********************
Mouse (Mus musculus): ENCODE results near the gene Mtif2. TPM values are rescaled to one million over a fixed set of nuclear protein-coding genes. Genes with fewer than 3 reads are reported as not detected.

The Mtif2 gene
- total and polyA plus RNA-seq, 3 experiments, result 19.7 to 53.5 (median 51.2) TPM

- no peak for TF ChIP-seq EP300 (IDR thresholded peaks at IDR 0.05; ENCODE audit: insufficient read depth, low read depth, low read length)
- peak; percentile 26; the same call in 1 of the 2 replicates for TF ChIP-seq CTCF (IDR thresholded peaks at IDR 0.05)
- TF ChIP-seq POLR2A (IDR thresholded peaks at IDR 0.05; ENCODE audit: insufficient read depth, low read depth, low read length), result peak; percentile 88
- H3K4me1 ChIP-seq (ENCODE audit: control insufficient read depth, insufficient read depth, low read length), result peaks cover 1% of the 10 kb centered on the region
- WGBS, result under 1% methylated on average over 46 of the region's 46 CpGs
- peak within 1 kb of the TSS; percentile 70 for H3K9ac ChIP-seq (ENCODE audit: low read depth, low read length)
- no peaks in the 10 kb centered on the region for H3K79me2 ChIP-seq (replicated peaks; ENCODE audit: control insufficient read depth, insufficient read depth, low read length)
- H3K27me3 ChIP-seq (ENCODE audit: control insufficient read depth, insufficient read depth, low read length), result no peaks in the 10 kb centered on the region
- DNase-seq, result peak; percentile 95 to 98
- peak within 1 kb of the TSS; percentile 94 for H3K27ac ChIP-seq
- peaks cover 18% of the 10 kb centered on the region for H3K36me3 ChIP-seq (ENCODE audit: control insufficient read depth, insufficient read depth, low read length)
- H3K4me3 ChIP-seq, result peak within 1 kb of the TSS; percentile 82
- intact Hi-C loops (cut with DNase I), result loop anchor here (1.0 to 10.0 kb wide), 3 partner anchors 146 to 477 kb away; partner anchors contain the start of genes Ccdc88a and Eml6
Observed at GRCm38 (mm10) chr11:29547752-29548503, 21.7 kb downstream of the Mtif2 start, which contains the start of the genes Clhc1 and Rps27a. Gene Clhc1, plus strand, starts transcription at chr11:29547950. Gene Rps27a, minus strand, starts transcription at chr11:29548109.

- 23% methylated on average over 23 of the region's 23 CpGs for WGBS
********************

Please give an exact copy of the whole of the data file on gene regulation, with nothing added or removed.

Mouse (Mus musculus): ENCODE results near the gene Mtif2. TPM values are rescaled to one million over a fixed set of nuclear protein-coding genes. Genes with fewer than 3 reads are reported as not detected.

The Mtif2 gene
- total and polyA plus RNA-seq, 3 experiments, result 19.7 to 53.5 (median 51.2) TPM

- no peak for TF ChIP-seq EP300 (IDR thresholded peaks at IDR 0.05; ENCODE audit: insufficient read depth, low read depth, low read length)
- peak; percentile 26; the same call in 1 of the 2 replicates for TF ChIP-seq CTCF (IDR thresholded peaks at IDR 0.05)
- TF ChIP-seq POLR2A (IDR thresholded peaks at IDR 0.05; ENCODE audit: insufficient read depth, low read depth, low read length), result peak; percentile 88
- H3K4me1 ChIP-seq (ENCODE audit: control insufficient read depth, insufficient read depth, low read length), result peaks cover 1% of the 10 kb centered on the region
- WGBS, result under 1% methylated on average over 46 of the region's 46 CpGs
- peak within 1 kb of the TSS; percentile 70 for H3K9ac ChIP-seq (ENCODE audit: low read depth, low read length)
- no peaks in the 10 kb centered on the region for H3K79me2 ChIP-seq (replicated peaks; ENCODE audit: control insufficient read depth, insufficient read depth, low read length)
- H3K27me3 ChIP-seq (ENCODE audit: control insufficient read depth, insufficient read depth, low read length), result no peaks in the 10 kb centered on the region
- DNase-seq, result peak; percentile 95 to 98
- peak within 1 kb of the TSS; percentile 94 for H3K27ac ChIP-seq
- peaks cover 18% of the 10 kb centered on the region for H3K36me3 ChIP-seq (ENCODE audit: control insufficient read depth, insufficient read depth, low read length)
- H3K4me3 ChIP-seq, result peak within 1 kb of the TSS; percentile 82
- intact Hi-C loops (cut with DNase I), result loop anchor here (1.0 to 10.0 kb wide), 3 partner anchors 146 to 477 kb away; partner anchors contain the start of genes Ccdc88a and Eml6
Observed at GRCm38 (mm10) chr11:29547752-29548503, 21.7 kb downstream of the Mtif2 start, which contains the start of the genes Clhc1 and Rps27a. Gene Clhc1, plus strand, starts transcription at chr11:29547950. Gene Rps27a, minus strand, starts transcription at chr11:29548109.

- 23% methylated on average over 23 of the region's 23 CpGs for WGBS